MIDDLETON, Wis. - August 5 marks the one-year anniversary of a gunman shattering a quiet morning of Sunday prayer.
The shooter opened fire on worshippers at the Oak Creek Sikh Temple outside of Milwaukee.
When it was all over, six people were killed and several others hurt.
The gunman eventually turned his weapon on himself.
A somber atmosphere hung over the temple on Sunday as services were held to honor those killed in the shooting.
Governor Scott Walker addressed the crowd, as did the temple's president.
"This was a place where anybody could come at any time," said temple president Kulwant Dhaliwal. "Now, we are very vigilant of our surroundings. We have installed security cameras for the safety of the congregation."
"The bright spot in all this is yet again you've shown this community, this state, this country, and the world that love can triumph," remarked the governor.
Brian Murphy, the first officer on the scene and a survivor of 12 gunshots, also spoke at the service.
Murphy retired from the Oak Creek police force earlier this year.
Meanwhile, Madison-area Sikhs, still shaken by last summer's mass shooting, said the public's understanding of their religion has improved but that gun violence remains a problem.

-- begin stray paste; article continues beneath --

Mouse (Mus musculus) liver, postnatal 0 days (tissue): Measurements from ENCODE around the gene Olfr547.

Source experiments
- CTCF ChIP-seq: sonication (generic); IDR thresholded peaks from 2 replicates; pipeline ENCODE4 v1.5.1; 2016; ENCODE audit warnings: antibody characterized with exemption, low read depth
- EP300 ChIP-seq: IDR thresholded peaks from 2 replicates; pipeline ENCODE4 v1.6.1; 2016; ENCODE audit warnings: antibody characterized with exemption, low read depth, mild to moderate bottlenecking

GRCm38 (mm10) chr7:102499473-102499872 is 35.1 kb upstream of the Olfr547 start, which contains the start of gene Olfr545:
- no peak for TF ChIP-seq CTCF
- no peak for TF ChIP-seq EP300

Dozens of people, including members of Christian and Jewish faiths, joined the Sikhs for a memorial service at the Middleton temple. The service honored the six people killed in the August 2012 shooting at a Sikh temple in Oak Creek, near Mikwaukee.Dozens honor Sikh shooting victims during Middleton service
"This tragedy brought the people together," said Gursharan Singh, a temple member from Verona. "We are not mad at anybody, we are peaceful people, and we just want that something good comes out of that."
The service ended with lunch and a two-mile walk to St. Dunstan's Episcopal Church on University Avenue.
The relatively small Sikh religion was thrust into the national spotlight after last summer's shooting, when Wade Michael Page attacked worshippers on a Sunday morning.
Members of the community said the Sikh faith is rooted in love and peace, which is more important than the turbans they wear.
"The value of the person doesn't lie in the turban or the scarf. People misunderstand," said one man. "The practical value is inside (the head)."
Sikhs called for an end to gun violence and better awareness for mental health problems, with non-Sikhs lamenting that little has changed despite additional mass shootings over the past year.
Members of the community said, while it was a sad day of remembrance for Sikhs, they would not stop practicing their religion.
"Such cowardly acts of violence will never intimidate us, but will strengthen our will to follow our beliefs," said one man. "We will always practice our religion peacefully and fearlessly."
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